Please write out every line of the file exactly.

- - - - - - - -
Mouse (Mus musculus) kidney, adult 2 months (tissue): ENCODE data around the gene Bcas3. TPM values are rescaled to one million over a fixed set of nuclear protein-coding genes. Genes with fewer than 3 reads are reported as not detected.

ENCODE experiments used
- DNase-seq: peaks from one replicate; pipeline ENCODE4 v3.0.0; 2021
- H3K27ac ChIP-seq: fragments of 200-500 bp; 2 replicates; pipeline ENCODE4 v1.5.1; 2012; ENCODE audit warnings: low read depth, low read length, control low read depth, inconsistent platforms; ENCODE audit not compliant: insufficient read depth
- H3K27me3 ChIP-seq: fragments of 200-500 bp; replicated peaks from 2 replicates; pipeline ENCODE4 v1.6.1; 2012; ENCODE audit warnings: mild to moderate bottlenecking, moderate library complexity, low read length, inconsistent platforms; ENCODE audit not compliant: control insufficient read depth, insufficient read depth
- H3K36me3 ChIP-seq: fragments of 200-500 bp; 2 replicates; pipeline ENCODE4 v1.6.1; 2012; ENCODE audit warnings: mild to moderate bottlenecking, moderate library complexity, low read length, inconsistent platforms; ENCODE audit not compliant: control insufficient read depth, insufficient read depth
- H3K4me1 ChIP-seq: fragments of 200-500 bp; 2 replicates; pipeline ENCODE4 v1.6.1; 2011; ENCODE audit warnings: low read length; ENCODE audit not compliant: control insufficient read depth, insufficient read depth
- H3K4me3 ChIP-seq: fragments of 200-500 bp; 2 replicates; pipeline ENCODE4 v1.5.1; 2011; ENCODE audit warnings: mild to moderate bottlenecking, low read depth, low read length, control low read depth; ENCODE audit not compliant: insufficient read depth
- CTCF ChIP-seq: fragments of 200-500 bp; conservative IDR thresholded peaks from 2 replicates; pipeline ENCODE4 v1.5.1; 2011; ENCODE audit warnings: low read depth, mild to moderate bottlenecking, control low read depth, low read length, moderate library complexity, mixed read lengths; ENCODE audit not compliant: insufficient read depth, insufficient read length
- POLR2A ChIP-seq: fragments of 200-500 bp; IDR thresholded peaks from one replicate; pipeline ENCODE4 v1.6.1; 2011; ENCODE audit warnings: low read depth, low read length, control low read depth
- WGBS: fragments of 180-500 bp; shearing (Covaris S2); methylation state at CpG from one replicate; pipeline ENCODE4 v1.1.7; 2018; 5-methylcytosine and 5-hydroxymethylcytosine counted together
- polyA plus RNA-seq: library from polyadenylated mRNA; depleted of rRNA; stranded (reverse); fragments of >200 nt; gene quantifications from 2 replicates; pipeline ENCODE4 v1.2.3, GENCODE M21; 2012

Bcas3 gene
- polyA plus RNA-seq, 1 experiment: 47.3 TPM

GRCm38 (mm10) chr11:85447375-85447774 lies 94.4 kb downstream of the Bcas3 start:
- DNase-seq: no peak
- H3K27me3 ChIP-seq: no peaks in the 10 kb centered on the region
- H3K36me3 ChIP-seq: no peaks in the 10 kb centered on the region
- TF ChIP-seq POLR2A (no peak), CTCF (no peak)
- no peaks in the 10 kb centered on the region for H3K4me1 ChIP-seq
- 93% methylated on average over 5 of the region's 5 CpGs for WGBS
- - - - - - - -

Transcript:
Mouse (Mus musculus) kidney, adult 2 months (tissue): ENCODE data around the gene Bcas3. TPM values are rescaled to one million over a fixed set of nuclear protein-coding genes. Genes with fewer than 3 reads are reported as not detected.

ENCODE experiments used
- DNase-seq: peaks from one replicate; pipeline ENCODE4 v3.0.0; 2021
- H3K27ac ChIP-seq: fragments of 200-500 bp; 2 replicates; pipeline ENCODE4 v1.5.1; 2012; ENCODE audit warnings: low read depth, low read length, control low read depth, inconsistent platforms; ENCODE audit not compliant: insufficient read depth
- H3K27me3 ChIP-seq: fragments of 200-500 bp; replicated peaks from 2 replicates; pipeline ENCODE4 v1.6.1; 2012; ENCODE audit warnings: mild to moderate bottlenecking, moderate library complexity, low read length, inconsistent platforms; ENCODE audit not compliant: control insufficient read depth, insufficient read depth
- H3K36me3 ChIP-seq: fragments of 200-500 bp; 2 replicates; pipeline ENCODE4 v1.6.1; 2012; ENCODE audit warnings: mild to moderate bottlenecking, moderate library complexity, low read length, inconsistent platforms; ENCODE audit not compliant: control insufficient read depth, insufficient read depth
- H3K4me1 ChIP-seq: fragments of 200-500 bp; 2 replicates; pipeline ENCODE4 v1.6.1; 2011; ENCODE audit warnings: low read length; ENCODE audit not compliant: control insufficient read depth, insufficient read depth
- H3K4me3 ChIP-seq: fragments of 200-500 bp; 2 replicates; pipeline ENCODE4 v1.5.1; 2011; ENCODE audit warnings: mild to moderate bottlenecking, low read depth, low read length, control low read depth; ENCODE audit not compliant: insufficient read depth
- CTCF ChIP-seq: fragments of 200-500 bp; conservative IDR thresholded peaks from 2 replicates; pipeline ENCODE4 v1.5.1; 2011; ENCODE audit warnings: low read depth, mild to moderate bottlenecking, control low read depth, low read length, moderate library complexity, mixed read lengths; ENCODE audit not compliant: insufficient read depth, insufficient read length
- POLR2A ChIP-seq: fragments of 200-500 bp; IDR thresholded peaks from one replicate; pipeline ENCODE4 v1.6.1; 2011; ENCODE audit warnings: low read depth, low read length, control low read depth
- WGBS: fragments of 180-500 bp; shearing (Covaris S2); methylation state at CpG from one replicate; pipeline ENCODE4 v1.1.7; 2018; 5-methylcytosine and 5-hydroxymethylcytosine counted together
- polyA plus RNA-seq: library from polyadenylated mRNA; depleted of rRNA; stranded (reverse); fragments of >200 nt; gene quantifications from 2 replicates; pipeline ENCODE4 v1.2.3, GENCODE M21; 2012

Bcas3 gene
- polyA plus RNA-seq, 1 experiment: 47.3 TPM

GRCm38 (mm10) chr11:85447375-85447774 lies 94.4 kb downstream of the Bcas3 start:
- DNase-seq: no peak
- H3K27me3 ChIP-seq: no peaks in the 10 kb centered on the region
- H3K36me3 ChIP-seq: no peaks in the 10 kb centered on the region
- TF ChIP-seq POLR2A (no peak), CTCF (no peak)
- no peaks in the 10 kb centered on the region for H3K4me1 ChIP-seq
- 93% methylated on average over 5 of the region's 5 CpGs for WGBS